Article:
If you want to take your career to the next level, networking can be an invaluable tool to help you do it. Because of this, you probably spend a lot of time thinking about how you can initiate networking conversations with other professionals. But what about exiting those conversations?
"There's so much focus placed on how we begin networking conversations. But, hardly anyone ever talks about how to end them in a way that's polite, professional, and doesn't involve a bunch of excuses or cringe-worthy pauses," observes The Muse contributor Kat Boogaard.
One of the easiest ways to end a networking conversation politely, according to Boogaard, is to ask for a business card.
"In the age of LinkedIn, admittedly, it's something I often find myself skipping. However, here's the great thing about capping off a conversation by asking for that card: You not only get that person's contact details, but you also make it clear that the discussion is coming to a close," she says. "After you both have exchanged information? It's as simple as saying, 'It was great talking to you -- I'm really looking forward to keeping in touch!' and moving on to your next conversation."
Another tactic: If it's a conversation you want to continue -- later, not now -- you can schedule a time to do so.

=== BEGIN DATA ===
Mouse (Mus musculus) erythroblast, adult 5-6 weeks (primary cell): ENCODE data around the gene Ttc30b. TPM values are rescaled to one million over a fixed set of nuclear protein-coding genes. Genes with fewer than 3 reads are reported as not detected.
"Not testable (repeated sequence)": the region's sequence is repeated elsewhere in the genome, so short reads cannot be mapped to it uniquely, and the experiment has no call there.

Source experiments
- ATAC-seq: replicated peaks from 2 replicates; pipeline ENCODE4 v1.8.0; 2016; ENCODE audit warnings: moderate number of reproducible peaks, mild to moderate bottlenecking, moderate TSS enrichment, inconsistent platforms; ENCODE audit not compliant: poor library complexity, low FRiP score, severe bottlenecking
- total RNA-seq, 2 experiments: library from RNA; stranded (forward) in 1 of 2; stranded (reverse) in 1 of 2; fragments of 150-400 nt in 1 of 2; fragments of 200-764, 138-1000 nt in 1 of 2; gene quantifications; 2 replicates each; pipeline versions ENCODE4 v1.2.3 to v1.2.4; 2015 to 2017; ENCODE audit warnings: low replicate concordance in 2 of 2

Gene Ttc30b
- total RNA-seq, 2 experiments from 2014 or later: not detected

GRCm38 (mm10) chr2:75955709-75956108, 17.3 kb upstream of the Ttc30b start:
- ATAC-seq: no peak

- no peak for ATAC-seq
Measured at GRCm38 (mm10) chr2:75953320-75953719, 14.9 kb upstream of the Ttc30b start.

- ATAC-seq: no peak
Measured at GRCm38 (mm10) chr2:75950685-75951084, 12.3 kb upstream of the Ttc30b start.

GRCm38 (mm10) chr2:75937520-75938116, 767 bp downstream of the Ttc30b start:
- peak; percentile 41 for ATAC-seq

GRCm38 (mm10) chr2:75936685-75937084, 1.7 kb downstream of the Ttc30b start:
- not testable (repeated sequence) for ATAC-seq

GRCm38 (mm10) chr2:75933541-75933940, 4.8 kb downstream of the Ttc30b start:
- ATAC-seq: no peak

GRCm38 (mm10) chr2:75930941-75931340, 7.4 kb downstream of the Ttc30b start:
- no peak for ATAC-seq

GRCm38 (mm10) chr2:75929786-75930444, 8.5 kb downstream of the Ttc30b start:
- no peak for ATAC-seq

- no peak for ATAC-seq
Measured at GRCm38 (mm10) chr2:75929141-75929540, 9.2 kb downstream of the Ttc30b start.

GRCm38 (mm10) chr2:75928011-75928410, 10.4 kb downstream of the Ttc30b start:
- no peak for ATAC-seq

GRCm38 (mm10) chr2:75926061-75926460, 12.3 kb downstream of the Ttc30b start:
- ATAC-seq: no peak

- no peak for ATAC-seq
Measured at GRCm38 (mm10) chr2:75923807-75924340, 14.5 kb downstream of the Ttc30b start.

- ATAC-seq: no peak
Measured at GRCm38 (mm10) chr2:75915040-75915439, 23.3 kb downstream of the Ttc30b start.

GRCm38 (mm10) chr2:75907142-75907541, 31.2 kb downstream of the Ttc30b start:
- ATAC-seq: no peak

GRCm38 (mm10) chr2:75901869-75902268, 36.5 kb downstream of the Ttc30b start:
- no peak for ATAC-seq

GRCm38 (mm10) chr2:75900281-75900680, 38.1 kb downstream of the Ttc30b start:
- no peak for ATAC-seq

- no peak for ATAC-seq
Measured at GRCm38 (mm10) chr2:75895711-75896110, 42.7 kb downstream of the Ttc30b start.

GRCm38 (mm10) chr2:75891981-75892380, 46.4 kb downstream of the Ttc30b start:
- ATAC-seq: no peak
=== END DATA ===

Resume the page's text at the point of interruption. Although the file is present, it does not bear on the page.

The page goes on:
"Successful networking isn't about singular meetings -- it's about laying the groundwork for continued professional relationships," Boogaard says. "It's easy to say you'll connect soon as you're walking away from that discussion. But, actually pulling out your calendar and finding a time when you both could grab lunch or coffee is a great way to prove that you're serious about staying in touch. Plus, part of what makes saying goodbye at networking events so uncomfortable is that you don't want to be perceived as if you're blowing that person off for something better. This tactic gives you the freedom to go your separate ways and mingle, without making that other person feel used and discarded."
Of course, there's always the chance that you're overthinking it. "If you're ever in doubt?" Boogaard concludes. "Remember that a simple, 'It was really great talking with you!' always does the trick."